Onboarding process workflow mess

Onboarding New Employees At Multiple Locations

“You just need a little time to get your feet wet.” Onboarding new employees could be described as the process whereby a new employee gets her proverbial feet wet. It’s a process of discovering something for the first time, overcoming fear and anxiety, and gradually becoming familiar, comfortable with a new experience. It’s a slow, measured lowering into the water–starting with the feet. A summer dip in the pool.

Sadly, far too many new employees never experience that placid scene. Their experience is quite the opposite. It’s more akin to Uncle Larry running across the the pool deck in all his gut jostling glory, scooping up nieces, nephews, unaware bystanders– and an unfortunately placed inflatable–before lunging mercilessly into the deep end with all wrapped in his arms. “Uncle Larry I can’t swim!”

Of course, the “sink or swim” approach works at some places. When it’s planned. And when it involves experienced swimmers. And when Uncle Larry isn’t in charge. But regardless of whether your employee onboarding process is measured and methodical or fast and furious, it becomes exceedingly difficult to manage outcomes when onboarding employees at multiple locations.

Employee Onboarding without a lifeguard

No Guard On Duty

Onboarding new employees at multiple locations is a challenge because it’s rarely possible to have a person dedicated to guarding the process at each location. Things get dropped, forms don’t get signed (or counter-signed), documents are lost, important instructions are delivered secondhand or not at all…the list goes on. So for organizations who must onboard employees across multiple locations, many must default to the “sink or swim” approach because they simply do not have the HR staff to facilitate anything else.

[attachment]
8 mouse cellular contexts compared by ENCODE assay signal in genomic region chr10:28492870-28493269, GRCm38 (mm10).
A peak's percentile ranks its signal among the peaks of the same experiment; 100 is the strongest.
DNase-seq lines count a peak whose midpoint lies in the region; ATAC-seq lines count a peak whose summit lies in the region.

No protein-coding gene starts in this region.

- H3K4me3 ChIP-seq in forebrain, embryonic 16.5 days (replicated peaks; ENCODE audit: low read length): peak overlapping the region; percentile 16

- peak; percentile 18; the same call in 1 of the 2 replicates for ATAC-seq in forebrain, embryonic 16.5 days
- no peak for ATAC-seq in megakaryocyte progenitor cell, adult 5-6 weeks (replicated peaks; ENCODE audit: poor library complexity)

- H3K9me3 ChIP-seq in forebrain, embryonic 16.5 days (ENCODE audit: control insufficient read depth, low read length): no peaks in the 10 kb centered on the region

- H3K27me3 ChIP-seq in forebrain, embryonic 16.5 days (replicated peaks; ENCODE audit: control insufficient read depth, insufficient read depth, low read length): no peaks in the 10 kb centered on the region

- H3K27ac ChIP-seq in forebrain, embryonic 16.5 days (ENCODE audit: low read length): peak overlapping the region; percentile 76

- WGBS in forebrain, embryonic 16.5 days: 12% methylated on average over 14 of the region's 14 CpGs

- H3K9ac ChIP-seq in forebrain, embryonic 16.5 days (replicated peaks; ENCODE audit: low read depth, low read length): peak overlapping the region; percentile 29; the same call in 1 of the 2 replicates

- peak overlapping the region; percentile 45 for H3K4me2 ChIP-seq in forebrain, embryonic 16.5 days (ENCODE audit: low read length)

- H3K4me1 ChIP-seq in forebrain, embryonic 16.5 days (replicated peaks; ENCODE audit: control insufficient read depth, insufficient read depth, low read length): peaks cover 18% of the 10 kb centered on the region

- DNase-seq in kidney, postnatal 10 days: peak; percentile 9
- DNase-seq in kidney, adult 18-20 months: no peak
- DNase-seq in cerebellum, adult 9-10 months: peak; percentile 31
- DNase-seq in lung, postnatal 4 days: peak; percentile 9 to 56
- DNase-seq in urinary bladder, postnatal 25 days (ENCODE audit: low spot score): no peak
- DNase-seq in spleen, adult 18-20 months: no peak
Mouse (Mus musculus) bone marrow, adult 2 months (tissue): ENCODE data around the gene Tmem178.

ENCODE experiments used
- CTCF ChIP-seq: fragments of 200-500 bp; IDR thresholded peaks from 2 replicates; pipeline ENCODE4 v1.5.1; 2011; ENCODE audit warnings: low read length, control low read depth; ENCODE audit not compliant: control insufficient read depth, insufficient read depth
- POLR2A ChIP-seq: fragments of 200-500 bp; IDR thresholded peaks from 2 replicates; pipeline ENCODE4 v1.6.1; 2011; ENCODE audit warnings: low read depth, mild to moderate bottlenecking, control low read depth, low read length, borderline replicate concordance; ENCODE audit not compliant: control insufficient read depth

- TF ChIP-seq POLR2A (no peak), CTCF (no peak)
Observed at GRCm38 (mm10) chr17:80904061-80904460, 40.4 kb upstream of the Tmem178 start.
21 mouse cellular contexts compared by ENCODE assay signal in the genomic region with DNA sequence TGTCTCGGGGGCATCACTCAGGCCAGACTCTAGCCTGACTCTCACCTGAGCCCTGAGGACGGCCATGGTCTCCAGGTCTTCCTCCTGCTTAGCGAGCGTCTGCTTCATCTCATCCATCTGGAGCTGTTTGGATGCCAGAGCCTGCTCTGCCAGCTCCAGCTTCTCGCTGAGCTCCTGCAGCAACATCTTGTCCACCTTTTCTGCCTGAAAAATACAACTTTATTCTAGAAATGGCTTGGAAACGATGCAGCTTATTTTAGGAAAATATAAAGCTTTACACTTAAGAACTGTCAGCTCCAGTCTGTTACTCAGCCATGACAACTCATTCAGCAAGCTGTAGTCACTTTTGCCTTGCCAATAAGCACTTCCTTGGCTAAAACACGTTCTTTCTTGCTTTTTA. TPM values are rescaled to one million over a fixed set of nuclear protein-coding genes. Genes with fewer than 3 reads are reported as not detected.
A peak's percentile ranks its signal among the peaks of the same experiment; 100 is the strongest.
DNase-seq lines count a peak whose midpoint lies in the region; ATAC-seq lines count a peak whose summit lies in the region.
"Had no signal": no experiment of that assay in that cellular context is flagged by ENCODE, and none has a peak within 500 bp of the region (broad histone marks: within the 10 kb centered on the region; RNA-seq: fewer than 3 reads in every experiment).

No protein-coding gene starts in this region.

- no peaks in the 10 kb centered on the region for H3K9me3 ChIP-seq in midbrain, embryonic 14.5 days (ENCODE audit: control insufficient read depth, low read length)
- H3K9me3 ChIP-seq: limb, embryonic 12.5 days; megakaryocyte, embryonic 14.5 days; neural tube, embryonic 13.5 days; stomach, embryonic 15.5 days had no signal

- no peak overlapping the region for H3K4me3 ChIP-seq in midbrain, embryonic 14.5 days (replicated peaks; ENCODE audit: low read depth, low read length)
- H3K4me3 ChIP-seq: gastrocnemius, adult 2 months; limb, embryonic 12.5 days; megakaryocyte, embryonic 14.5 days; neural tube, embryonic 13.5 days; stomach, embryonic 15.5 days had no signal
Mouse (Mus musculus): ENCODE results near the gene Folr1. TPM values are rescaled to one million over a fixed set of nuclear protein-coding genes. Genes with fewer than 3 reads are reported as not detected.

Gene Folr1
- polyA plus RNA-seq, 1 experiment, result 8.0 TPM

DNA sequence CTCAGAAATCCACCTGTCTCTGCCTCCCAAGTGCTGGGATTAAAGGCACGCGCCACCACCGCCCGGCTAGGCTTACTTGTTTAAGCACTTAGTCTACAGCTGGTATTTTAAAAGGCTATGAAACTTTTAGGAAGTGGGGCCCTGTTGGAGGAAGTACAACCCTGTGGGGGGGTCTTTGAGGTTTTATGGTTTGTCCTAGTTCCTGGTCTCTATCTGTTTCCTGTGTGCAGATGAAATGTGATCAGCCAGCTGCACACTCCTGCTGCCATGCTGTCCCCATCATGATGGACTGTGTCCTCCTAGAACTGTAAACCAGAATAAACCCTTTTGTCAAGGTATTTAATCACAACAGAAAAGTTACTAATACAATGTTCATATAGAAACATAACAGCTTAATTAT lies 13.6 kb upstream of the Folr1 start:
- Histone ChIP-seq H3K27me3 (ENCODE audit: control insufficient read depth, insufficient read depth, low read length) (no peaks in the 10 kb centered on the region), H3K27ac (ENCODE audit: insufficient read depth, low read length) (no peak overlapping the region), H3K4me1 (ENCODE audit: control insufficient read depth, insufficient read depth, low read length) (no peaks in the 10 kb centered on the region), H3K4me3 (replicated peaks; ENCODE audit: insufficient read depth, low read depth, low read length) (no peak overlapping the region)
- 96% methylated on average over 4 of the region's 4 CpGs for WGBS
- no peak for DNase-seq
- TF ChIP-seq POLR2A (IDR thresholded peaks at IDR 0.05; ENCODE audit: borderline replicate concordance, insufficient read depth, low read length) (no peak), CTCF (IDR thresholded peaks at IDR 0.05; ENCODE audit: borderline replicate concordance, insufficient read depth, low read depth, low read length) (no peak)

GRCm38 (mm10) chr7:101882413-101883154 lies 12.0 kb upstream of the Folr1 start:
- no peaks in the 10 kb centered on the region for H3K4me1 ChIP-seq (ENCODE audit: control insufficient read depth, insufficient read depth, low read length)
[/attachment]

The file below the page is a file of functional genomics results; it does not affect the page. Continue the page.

However, when no one is around to determine whether a new employee is sinking or swimming in the early stages of employment, a number of negative outcomes can result. These include:

Inconsistent Service or Operations

New employees–to a business’s customers–are just employees. Customers don’t care if they are receiving subpar customer service from a new employee–it’s still subpar service, and it’s not appreciated. When new employees are thrown into a position without adequate preparation, operations and customer service will suffer.

Low Employee Morale

Perhaps a new employee is doing well, but no one is affirming her work in the early weeks. She thinks she’s doing well, but she’s not too sure and so anxious. Over time, that anxiety turns into ambivalence. Ambivalence will soon become resentment. Resentful employees don’t stick around; they start looking for new opportunities.

Low Productivity

Maximizing productivity depends on consistently executing optimized processes efficiently. New employees who are poorly onboarded may lack the knowledge or motivation (sometimes both) to execute a process efficiently, even if that process is optimal. In other words, bad employee onboarding may lead to bad business outcomes.

Rapid Employee Turnover

The initial results of bad employee onboarding are experienced by the employee and felt by the customer; however, eventually this all comes back to injure the employer–specifically, the employer’s brand. A negative employer brand makes it increasingly difficult to grow a business and hire new employees. And maintaining a constant hiring cycle with minimal growth is expensive and ultimately unsustainable for many small- to medium-sized businesses. Hand-in-hand with low employee morale, rapid employee turnover can have a lasting effect on an organization.

Employee Onboarding Pool Rules

Planning Your Pool Party

For organizations with multiple “pools” of employees spread across a geographic area, hiring an HR representative for each location is not likely feasible. So those organizations must find a way to ensure that they are consistently and effectively onboarding new employees at multiple locations. Here are a couple options: